April 6th celebrates a unique worldwide “holiday”. it is Plan Your Epitaph Day. This gives us a unique opportunity to brainstorm what we would like to have displayed on our tombstone or on another marker that will offer an indication of who we were and the legacy we left.
Here are some interesting epitaphs:
Mathematician Ludolph van Ceulen was the first person to calculate the value of pi to 35 decimal places. So, it’s fitting that he would request it to be inscribed on his tombstone.
“I am ready to meet my Maker. Whether my Maker is prepared for the great ordeal of meeting me is another matter.”
The British prime minister, Winston Churchill, was also a Nobel laureate for literature, so it’s no wonder he wrote his own epitaph. While it doesn’t appear on his tombstone, it is a fitting self-tribute.
The married comedy duo of Gracie Allen and George Burns performed together for 36 years in vaudeville, radio, and television. After her death in 1964, it would be another 30+ years before they were reunited.
“There goes the neighborhood.”
It’s hard to think of a better epitaph for stand-up comedian Rodney Dangerfield (1921–2004), known for his self-deprecating humor and “I don’t get no respect” schtick.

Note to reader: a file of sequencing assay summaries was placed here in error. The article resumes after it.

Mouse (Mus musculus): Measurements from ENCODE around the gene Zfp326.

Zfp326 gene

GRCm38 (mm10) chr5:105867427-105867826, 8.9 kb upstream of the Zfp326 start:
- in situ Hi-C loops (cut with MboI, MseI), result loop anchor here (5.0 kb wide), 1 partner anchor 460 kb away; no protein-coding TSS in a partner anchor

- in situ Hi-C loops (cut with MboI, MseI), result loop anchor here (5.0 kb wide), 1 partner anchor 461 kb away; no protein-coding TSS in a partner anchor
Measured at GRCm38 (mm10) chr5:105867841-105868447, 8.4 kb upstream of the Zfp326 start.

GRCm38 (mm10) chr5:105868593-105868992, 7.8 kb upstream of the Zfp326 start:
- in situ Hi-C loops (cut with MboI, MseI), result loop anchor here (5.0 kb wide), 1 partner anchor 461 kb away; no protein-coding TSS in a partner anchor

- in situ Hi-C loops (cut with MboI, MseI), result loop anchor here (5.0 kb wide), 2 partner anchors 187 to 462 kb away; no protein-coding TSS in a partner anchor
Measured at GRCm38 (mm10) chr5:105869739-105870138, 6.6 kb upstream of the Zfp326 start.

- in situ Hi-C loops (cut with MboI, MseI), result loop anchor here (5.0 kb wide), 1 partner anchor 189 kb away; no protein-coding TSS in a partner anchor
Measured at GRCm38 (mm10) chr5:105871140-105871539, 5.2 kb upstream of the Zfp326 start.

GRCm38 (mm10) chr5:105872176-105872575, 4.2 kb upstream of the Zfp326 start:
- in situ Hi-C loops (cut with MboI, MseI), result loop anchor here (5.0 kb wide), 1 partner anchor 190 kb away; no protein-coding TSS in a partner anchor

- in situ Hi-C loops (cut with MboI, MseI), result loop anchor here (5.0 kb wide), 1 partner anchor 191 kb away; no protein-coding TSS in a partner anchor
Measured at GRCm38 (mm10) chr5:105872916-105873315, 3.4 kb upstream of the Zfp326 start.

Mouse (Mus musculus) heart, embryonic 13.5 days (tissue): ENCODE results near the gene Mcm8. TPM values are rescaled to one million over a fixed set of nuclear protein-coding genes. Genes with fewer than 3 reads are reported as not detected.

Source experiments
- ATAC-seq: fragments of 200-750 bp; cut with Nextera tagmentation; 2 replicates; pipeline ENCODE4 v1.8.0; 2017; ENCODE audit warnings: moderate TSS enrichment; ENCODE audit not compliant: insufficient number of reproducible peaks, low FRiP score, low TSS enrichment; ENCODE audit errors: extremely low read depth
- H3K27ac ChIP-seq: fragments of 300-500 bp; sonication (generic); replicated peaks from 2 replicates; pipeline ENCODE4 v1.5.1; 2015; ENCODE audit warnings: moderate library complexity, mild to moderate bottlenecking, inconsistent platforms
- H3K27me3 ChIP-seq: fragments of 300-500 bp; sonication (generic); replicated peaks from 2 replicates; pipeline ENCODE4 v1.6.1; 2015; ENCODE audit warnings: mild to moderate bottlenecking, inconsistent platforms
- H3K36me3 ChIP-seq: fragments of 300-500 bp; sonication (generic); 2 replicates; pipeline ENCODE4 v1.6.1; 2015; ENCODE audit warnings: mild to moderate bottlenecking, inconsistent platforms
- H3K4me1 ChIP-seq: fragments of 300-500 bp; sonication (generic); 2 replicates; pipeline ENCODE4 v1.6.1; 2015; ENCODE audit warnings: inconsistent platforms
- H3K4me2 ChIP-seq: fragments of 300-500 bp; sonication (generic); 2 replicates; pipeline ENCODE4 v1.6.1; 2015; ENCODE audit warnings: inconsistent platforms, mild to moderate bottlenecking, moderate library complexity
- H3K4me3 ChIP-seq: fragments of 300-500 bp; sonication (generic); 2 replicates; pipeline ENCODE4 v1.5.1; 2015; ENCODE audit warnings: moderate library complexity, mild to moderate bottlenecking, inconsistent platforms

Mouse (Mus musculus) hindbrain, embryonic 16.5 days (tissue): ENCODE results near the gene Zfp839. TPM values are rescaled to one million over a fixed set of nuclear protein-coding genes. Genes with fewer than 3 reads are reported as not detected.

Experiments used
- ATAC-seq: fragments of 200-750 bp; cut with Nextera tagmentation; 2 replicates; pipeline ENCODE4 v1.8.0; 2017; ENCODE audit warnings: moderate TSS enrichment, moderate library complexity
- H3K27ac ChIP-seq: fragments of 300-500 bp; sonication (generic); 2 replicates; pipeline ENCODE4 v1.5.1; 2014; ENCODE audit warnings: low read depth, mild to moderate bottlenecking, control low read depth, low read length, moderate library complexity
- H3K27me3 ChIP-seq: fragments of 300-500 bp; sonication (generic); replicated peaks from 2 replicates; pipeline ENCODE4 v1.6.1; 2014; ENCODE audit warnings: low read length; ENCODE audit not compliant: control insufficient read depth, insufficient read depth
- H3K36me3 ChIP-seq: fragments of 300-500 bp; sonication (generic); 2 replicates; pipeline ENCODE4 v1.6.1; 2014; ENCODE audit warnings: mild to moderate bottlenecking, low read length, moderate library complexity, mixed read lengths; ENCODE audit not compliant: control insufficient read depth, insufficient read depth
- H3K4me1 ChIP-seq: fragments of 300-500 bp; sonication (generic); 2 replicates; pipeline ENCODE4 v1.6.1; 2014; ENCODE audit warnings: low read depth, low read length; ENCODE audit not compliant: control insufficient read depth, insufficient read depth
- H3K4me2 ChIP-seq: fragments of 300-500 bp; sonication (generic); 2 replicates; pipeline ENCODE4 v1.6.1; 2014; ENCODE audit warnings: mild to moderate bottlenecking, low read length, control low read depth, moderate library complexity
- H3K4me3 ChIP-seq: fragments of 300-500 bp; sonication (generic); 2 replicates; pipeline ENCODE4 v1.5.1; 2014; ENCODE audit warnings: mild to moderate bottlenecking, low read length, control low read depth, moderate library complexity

The list goes on and on. What will your epitaph be? Will yours be funny or will it highlight your legacy? What will your legacy look like? More importantly, how are you creating your legacy now?
I am reminded of The Dash poem by Linda Ellis. Here is another resource for more information on the poem.
The poem by Linda Ellis
I read of a man who stood to speak at the funeral of a friend. He referred to the dates on the tombstone from the beginning… to the end.
He noted that first came the date of birth and spoke of the following date with tears, but he said what mattered most of all was the dash between those years.
For that dash represents all the time they spent alive on earth and now only those who loved them know what that little line is worth.
For it matters not, how much we own, the cars… the house… the cash. What matters is how we live and love and how we spend our dash.
So think about this long and hard; are there things you’d like to change? For you never know how much time is left that still can be rearranged.
To be less quick to anger and show appreciation more and love the people in our lives like we’ve never loved before.
If we treat each other with respect and more often wear a smile… remembering that this special dash might only last a little while.
So when your eulogy is being read, with your life’s actions to rehash, would you be proud of the things they say about how you lived your dash?
Planning your Dash
Planning how your life will play out is not morbid, but rather it offers you the opportunity to form the life you want and to create the legacy you wish to leave. If you need guidance on how that looks, I can help you design a more joyful life; one where you construct the life and legacy you desire. You are always welcome to connect with me and see how I can be of assistance to you and your life’s goals. Let’s start that conversation.